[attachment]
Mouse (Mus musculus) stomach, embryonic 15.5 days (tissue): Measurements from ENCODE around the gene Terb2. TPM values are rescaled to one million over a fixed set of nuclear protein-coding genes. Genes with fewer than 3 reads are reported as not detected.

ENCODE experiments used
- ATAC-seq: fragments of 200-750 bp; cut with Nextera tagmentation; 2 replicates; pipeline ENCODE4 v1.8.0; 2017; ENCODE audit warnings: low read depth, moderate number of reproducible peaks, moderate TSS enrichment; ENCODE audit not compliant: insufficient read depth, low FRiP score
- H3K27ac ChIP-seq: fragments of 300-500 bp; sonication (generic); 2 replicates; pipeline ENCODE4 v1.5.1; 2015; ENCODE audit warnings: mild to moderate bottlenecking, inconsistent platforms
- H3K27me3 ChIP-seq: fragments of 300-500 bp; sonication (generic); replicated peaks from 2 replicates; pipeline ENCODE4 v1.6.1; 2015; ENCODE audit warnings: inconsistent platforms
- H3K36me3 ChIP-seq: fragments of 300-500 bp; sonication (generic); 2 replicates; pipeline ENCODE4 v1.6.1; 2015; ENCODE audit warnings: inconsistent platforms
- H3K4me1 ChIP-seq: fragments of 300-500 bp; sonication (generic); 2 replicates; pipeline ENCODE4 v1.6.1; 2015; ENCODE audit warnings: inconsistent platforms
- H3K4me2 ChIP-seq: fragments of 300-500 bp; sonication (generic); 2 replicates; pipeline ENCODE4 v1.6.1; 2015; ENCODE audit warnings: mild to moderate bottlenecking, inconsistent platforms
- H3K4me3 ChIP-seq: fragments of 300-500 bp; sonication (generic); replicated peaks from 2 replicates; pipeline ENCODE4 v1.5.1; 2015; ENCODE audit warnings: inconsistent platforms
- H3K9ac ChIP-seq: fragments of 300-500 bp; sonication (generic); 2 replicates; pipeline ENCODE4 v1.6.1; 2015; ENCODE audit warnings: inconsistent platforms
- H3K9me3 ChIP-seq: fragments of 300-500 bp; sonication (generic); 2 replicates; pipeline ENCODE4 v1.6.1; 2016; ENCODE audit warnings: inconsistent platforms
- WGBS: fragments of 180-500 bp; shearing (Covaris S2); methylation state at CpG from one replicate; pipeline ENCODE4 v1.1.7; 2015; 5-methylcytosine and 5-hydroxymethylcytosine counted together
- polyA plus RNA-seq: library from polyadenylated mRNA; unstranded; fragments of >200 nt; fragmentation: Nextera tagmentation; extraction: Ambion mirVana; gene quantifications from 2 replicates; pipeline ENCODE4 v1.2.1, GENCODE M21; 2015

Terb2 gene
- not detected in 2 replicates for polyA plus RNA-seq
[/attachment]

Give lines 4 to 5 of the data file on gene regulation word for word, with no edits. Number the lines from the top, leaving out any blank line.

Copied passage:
- H3K27ac ChIP-seq: fragments of 300-500 bp; sonication (generic); 2 replicates; pipeline ENCODE4 v1.5.1; 2015; ENCODE audit warnings: mild to moderate bottlenecking, inconsistent platforms
- H3K27me3 ChIP-seq: fragments of 300-500 bp; sonication (generic); replicated peaks from 2 replicates; pipeline ENCODE4 v1.6.1; 2015; ENCODE audit warnings: inconsistent platforms